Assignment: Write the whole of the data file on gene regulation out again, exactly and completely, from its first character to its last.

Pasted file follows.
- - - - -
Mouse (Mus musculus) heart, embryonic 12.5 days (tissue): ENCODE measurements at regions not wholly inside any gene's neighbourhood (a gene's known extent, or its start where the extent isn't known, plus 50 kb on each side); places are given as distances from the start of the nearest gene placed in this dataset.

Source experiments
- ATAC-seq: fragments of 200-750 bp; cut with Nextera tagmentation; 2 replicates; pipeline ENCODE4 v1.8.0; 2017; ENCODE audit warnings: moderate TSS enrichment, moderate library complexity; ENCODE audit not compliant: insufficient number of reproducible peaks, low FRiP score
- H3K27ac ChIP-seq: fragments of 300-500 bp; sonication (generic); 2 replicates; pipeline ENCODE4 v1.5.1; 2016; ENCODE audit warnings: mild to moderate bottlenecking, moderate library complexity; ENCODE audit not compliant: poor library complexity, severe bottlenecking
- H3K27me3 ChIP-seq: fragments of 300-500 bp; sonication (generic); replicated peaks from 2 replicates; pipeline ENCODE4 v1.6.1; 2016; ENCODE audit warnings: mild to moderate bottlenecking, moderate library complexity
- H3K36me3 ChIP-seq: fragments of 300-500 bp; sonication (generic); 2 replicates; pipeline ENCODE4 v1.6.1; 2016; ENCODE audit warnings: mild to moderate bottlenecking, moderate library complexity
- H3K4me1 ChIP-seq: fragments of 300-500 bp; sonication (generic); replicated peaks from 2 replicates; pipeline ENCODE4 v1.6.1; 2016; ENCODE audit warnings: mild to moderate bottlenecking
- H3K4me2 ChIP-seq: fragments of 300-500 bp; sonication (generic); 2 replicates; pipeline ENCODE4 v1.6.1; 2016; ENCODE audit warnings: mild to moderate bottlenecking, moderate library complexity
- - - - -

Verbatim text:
Mouse (Mus musculus) heart, embryonic 12.5 days (tissue): ENCODE measurements at regions not wholly inside any gene's neighbourhood (a gene's known extent, or its start where the extent isn't known, plus 50 kb on each side); places are given as distances from the start of the nearest gene placed in this dataset.

Source experiments
- ATAC-seq: fragments of 200-750 bp; cut with Nextera tagmentation; 2 replicates; pipeline ENCODE4 v1.8.0; 2017; ENCODE audit warnings: moderate TSS enrichment, moderate library complexity; ENCODE audit not compliant: insufficient number of reproducible peaks, low FRiP score
- H3K27ac ChIP-seq: fragments of 300-500 bp; sonication (generic); 2 replicates; pipeline ENCODE4 v1.5.1; 2016; ENCODE audit warnings: mild to moderate bottlenecking, moderate library complexity; ENCODE audit not compliant: poor library complexity, severe bottlenecking
- H3K27me3 ChIP-seq: fragments of 300-500 bp; sonication (generic); replicated peaks from 2 replicates; pipeline ENCODE4 v1.6.1; 2016; ENCODE audit warnings: mild to moderate bottlenecking, moderate library complexity
- H3K36me3 ChIP-seq: fragments of 300-500 bp; sonication (generic); 2 replicates; pipeline ENCODE4 v1.6.1; 2016; ENCODE audit warnings: mild to moderate bottlenecking, moderate library complexity
- H3K4me1 ChIP-seq: fragments of 300-500 bp; sonication (generic); replicated peaks from 2 replicates; pipeline ENCODE4 v1.6.1; 2016; ENCODE audit warnings: mild to moderate bottlenecking
- H3K4me2 ChIP-seq: fragments of 300-500 bp; sonication (generic); 2 replicates; pipeline ENCODE4 v1.6.1; 2016; ENCODE audit warnings: mild to moderate bottlenecking, moderate library complexity